It was also a relief (and quite refreshing) to see the character Anderson not subjugated to the damsel in distress syndrome, she is just as lethal as Dredd and is given numerous opportunities to show it. Lena Headey cannot be neglected either, after proving herself more than capable of playing a devilishly good villain in the HBO series "Game of Thrones", she provides a suitably nasty villain for Dredd to hunt down. If  Thirlby's Anderson is the morale center of the film, then Headey's Ma Ma is its morally bankrupt outer shell with Dredd lingering somewhere in the nondescript middle.

Then there is the content of "Dredd 3D" or more specifically its violence. This subject deserves special attention simply because this thing can be downright brutal at times. People get skinned alive, eyeballs are gouged out, heads explode, numerous bullets penetrate all sorts of body parts in extreme slow motion complete with blood splattering floating across the screen and then you have the somewhat darkly comic way dead bodies (both innocent victims and guilty criminals) are treated after a shootout. Some more sensitive souls may argue the violence is gratuitous only for the sake of shocking the audience, but it actually serves to help paint this gritty picture of a world gone down the shitter. It may get a little excessive, but lets face it, sometimes we just want to see a head melt from the inside out and "Dredd 3D" provides that.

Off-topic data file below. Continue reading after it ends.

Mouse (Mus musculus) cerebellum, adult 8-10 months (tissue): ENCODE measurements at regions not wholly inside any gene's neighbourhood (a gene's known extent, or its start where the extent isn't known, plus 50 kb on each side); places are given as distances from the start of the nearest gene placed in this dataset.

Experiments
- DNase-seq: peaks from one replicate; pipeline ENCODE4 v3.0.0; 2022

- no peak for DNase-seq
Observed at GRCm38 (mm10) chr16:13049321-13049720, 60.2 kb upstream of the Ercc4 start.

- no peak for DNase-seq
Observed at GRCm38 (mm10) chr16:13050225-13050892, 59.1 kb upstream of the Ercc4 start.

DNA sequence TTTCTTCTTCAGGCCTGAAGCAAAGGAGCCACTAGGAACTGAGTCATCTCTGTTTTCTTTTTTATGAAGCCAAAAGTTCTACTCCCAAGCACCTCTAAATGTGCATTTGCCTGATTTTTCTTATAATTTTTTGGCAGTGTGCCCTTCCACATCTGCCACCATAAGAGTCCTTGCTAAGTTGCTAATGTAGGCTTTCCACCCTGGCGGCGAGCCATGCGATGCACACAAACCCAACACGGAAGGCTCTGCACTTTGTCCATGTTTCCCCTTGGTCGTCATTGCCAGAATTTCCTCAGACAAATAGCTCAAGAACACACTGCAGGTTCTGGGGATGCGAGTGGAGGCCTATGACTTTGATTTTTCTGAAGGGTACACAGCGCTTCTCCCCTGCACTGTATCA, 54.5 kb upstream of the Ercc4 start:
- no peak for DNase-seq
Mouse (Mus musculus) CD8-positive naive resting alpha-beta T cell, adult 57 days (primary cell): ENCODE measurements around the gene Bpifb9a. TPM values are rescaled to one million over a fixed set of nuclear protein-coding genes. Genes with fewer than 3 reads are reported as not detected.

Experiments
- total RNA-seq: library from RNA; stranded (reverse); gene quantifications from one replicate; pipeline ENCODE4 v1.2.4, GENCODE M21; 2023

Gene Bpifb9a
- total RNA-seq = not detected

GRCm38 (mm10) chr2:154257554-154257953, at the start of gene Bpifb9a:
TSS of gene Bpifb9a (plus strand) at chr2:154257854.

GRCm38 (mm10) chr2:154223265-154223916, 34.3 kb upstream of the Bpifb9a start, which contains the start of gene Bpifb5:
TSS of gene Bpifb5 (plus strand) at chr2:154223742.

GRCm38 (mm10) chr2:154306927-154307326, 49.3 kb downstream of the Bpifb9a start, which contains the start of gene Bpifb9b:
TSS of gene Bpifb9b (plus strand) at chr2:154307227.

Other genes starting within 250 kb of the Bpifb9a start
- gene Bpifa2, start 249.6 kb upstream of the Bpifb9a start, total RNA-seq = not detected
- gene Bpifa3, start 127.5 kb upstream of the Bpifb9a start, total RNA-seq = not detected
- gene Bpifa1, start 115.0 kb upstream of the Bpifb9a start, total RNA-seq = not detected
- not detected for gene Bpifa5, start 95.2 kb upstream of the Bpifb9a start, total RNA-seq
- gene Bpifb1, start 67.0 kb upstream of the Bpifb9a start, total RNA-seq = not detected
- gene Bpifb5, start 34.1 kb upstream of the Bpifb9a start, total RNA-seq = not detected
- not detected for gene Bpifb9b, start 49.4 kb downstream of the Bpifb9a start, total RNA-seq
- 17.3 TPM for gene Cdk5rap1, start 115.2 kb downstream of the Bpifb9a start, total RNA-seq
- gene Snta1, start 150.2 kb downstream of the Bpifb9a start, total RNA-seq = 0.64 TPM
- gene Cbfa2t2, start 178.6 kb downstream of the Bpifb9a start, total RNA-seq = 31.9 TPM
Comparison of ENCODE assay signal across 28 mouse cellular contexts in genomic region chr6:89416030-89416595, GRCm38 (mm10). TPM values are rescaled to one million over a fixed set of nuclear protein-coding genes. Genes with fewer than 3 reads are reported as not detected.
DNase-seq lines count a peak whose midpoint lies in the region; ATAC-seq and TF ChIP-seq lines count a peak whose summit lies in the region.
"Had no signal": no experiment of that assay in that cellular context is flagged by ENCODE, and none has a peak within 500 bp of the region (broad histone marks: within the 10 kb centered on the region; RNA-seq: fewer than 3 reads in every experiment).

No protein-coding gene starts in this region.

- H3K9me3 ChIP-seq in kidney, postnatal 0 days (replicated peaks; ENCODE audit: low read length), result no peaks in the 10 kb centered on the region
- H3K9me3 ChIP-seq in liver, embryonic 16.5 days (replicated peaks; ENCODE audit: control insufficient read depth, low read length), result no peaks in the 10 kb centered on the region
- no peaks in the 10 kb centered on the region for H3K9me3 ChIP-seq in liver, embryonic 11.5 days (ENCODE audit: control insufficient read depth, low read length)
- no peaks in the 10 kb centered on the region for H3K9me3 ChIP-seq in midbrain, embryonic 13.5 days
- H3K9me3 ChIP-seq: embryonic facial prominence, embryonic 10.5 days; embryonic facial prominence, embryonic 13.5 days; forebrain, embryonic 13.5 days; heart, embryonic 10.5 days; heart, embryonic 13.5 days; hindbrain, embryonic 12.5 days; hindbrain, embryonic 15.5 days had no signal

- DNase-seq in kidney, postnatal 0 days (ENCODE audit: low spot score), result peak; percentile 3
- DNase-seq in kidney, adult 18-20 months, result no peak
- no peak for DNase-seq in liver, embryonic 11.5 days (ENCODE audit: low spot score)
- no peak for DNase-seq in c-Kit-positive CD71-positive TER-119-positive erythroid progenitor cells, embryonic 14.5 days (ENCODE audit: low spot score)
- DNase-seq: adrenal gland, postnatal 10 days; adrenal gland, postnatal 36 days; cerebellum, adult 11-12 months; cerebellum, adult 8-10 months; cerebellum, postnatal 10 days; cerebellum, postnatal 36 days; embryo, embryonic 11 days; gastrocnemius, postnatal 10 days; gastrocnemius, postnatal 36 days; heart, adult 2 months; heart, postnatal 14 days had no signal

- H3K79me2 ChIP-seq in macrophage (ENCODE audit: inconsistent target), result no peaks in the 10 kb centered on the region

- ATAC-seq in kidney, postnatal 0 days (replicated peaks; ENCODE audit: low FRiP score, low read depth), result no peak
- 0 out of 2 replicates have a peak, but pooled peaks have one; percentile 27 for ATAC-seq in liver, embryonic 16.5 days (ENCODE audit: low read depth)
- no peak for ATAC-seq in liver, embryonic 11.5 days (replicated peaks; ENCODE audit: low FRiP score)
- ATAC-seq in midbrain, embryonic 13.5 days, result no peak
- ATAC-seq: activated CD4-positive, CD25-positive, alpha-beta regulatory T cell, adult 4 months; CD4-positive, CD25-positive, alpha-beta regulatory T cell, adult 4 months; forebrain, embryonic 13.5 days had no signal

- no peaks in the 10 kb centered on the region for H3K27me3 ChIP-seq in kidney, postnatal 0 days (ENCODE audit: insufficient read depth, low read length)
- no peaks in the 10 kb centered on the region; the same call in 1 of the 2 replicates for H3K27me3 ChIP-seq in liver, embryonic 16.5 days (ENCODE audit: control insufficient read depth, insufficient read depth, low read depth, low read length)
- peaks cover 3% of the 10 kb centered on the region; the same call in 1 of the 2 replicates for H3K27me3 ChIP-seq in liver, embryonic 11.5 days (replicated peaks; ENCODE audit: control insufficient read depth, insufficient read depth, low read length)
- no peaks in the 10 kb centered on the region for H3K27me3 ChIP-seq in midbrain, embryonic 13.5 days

Judgement time.

Lastly there is the look of the film. For a film that clearly had a limited budget, the filmmakers certainly knew how to stretch a penny because for the lack of a better term, this thing looks gorgeous from a cinematography point of view. The industrial meets cyberpunk landscape is bleak but still maintains a structural beauty as does the mega tower interior where the majority of the film takes place. By far though the most impressive visual effects come in the form of the drug SLO-MO. These drug sequences, where we see the effects of the drugs on its user, are often jaw dropping and always mesmerizing (especially in conjunction with the hypnotic score provided by Paul Leonard-Morgan). Even the most jaded viewers cannot deny that the film is just a constant joy to behold, both for its gritty look and stunning effects laden drug sequences.

To say that "Dredd 3D" is the biggest surprise of the year is a severe understatement. Nobody expected anything from it and they had no reason to. It's premise was a near direct lift from a highly praised action film released only six months prior to it, it featured no real quantifiable stars and had the stigma attached to it that is the woeful 1995 film. But through sheer determination to make the best movie they could, everyone involved came out swinging and proved all their skeptics wrong. Thanks to a fully committed and terrifically selfless lead actor, more than competent direction, surprising amounts of character depth provided by writer Alex Garland and one of the most fully realized future worlds to come along in years, "Dredd 3D" has somehow vanquished the sour memories associated with its name and miraculously redeemed a franchise that most everybody had written off. While its more violent charms won't work for everybody, anyone looking for the next great action/comic book movie however will find exactly what they are looking for and then some with "Dredd 3D".